Joseph L. Goldstein

National Medal of Science

Biological Sciences

For their historic discovery of the basic mechanisms controlling cholesterol metabolism, opening the way to a new pharmacologic approach to the treatment of cardiovascular disease, the leading cause of death and disability in the Western world.

For their historic discovery of the basic mechanisms controlling cholesterol metabolism, opening the way to a new pharmacologic approach to the treatment of cardiovascular disease, the leading cause of death and disability in the Western world.

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Birth
April 18, 1940
Age Awarded
48
Awarded With
Michael S. Brown
Country of Birth
USA
Key Contributions
Receptor Mediated Endocytosis; Breakthrough For Development Of Cholesterol Treatment
Awarded by
Ronald Wilson Reagan
Education
University of Texas Southwestern Medical School
Washington and Lee University
Areas of Impact
Health & Medicine
Affiliations
University of Texas Southwestern Medical Center
Other Prizes
Nobel Prize
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Sometimes two people cross paths and it changes countless lives. When the Chairman of the Department of Internal Medicine at Southwestern Medical School encouraged Joseph Goldstein to pursue academic medicine as his career, he could not have known the implications of the advice. The chairman offered Goldstein a future faculty position, recognizing his potential in genetics. But at the time Goldstein was still in medical school.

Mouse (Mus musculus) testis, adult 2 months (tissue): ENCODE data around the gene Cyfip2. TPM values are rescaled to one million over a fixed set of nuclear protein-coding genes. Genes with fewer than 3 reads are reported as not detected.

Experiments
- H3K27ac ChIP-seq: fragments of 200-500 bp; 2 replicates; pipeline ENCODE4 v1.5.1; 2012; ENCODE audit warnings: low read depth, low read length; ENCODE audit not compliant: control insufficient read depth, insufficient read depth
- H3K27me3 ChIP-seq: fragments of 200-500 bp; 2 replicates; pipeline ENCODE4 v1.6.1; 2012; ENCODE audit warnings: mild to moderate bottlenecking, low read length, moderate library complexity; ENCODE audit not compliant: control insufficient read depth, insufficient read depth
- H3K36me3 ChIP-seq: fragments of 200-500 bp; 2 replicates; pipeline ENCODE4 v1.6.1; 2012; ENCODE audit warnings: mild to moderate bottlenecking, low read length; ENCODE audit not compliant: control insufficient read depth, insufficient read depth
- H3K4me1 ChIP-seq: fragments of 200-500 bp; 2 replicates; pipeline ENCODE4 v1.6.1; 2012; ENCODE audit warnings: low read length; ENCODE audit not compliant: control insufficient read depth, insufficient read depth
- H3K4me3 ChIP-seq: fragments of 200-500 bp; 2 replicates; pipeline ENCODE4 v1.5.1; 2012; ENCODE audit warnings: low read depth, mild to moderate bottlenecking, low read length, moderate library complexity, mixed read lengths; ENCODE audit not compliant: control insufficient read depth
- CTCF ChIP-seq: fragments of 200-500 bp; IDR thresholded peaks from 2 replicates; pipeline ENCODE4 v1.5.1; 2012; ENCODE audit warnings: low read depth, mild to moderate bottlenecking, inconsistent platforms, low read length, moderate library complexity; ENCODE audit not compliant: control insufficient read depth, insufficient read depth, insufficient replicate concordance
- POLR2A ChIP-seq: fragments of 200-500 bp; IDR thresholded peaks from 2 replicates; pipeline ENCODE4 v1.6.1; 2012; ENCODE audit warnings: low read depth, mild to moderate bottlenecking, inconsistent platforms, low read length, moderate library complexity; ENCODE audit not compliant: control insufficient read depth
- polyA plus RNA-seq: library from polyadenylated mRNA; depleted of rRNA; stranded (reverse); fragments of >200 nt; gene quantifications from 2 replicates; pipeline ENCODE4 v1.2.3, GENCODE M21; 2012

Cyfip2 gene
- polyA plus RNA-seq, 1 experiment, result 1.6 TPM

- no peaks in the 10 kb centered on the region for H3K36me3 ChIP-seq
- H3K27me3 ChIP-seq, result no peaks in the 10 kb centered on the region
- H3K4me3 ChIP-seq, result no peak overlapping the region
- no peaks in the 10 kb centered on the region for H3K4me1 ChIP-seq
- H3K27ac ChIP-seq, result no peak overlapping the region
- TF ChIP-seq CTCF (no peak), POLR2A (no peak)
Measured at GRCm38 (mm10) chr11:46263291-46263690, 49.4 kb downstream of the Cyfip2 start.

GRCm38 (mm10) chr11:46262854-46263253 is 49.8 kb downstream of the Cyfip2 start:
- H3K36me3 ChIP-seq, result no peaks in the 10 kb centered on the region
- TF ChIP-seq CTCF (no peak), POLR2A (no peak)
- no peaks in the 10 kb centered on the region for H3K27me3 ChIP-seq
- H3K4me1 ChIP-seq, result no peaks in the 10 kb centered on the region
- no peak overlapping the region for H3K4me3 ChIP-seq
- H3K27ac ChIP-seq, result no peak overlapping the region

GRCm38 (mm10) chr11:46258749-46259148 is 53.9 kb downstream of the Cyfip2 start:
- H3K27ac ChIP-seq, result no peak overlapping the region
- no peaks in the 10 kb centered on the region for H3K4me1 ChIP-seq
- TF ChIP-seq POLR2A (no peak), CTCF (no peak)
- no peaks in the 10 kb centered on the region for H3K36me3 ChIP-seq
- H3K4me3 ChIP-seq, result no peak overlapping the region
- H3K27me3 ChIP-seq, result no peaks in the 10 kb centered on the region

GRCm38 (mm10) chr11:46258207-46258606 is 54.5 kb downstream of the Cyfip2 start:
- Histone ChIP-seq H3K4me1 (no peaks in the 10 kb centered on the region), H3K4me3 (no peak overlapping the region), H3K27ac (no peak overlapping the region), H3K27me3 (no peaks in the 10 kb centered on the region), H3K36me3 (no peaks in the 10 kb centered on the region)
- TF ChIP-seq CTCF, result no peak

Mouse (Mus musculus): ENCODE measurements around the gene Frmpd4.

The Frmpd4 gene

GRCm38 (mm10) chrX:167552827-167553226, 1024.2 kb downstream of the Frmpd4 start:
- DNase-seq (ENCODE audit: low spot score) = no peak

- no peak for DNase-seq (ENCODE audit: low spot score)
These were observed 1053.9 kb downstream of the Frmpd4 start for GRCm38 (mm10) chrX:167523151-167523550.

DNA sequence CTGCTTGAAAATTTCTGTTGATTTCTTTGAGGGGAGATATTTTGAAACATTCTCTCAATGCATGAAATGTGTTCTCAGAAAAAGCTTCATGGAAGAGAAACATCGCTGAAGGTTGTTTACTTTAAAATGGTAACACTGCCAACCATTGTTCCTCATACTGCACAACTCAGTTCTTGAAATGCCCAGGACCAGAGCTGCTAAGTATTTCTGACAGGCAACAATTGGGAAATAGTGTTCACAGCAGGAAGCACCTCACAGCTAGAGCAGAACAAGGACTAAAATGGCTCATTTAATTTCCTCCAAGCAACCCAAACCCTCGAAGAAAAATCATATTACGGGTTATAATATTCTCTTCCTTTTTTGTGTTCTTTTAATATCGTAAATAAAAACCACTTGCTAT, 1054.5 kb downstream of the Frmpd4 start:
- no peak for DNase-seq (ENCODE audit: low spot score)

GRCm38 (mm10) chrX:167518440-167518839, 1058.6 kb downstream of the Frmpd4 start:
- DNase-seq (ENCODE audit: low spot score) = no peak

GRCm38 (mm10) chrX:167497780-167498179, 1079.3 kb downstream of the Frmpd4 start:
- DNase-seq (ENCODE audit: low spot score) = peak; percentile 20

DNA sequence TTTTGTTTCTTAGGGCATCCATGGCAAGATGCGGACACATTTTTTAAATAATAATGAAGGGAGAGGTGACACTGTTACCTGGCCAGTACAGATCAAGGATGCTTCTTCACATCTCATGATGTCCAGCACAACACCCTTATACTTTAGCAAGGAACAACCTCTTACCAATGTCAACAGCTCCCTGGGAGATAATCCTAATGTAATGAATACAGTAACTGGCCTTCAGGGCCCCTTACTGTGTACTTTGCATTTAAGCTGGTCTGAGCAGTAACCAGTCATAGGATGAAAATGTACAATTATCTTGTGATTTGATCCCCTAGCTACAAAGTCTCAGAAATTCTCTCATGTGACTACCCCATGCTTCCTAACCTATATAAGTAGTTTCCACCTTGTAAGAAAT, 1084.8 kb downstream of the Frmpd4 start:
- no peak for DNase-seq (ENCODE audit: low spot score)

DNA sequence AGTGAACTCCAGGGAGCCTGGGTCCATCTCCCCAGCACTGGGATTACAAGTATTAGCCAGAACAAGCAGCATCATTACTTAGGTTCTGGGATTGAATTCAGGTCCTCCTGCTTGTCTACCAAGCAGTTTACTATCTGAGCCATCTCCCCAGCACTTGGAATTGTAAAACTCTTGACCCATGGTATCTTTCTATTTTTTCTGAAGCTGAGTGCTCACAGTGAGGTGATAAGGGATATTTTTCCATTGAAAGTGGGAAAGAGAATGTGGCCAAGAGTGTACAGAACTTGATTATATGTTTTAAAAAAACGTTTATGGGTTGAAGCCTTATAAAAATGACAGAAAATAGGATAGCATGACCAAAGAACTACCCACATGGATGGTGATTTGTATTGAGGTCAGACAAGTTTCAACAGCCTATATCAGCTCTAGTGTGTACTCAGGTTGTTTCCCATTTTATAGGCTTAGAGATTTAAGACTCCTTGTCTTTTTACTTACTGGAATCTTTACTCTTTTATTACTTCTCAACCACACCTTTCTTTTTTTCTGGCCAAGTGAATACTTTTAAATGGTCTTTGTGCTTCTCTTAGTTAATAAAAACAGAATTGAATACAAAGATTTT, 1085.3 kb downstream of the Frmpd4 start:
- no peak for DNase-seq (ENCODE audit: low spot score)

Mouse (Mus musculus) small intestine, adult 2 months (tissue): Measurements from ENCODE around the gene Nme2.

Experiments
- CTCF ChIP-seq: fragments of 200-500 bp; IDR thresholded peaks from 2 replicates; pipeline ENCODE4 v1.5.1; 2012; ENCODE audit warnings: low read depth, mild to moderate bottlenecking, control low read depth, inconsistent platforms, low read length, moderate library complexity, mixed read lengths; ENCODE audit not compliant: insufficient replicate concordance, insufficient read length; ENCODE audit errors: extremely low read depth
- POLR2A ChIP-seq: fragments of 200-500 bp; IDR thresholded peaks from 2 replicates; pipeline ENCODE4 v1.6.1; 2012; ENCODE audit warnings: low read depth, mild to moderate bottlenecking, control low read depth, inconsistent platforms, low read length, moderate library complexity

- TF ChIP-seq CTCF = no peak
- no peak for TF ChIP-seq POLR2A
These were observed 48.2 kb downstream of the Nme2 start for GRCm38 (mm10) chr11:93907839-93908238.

In 1966, Goldstein would strike up a friendship with Michael Brown while they were both interns. The fateful meeting would have a dramatic impact on both of their lives not to mention millions of others. In 1985, the pair would win the Nobel Prize in Medicine for their research into how a particular genetic defect can influence cholesterol. Specifically, they discovered LDL receptors and how they regulate cholesterol in the body. Ultimately, the findings would lay the foundation for the formation of statin drugs, changing the way doctors treated cholesterol to prevent heart disease. Later on, the two would discover the SREBP family of transcription factors, groundbreaking in cholesterol research as well.

Goldstein is currently at the University of Texas Southwestern Medical Center, chairman of the Department of Molecular Genetics. 

By Melissa Ayala

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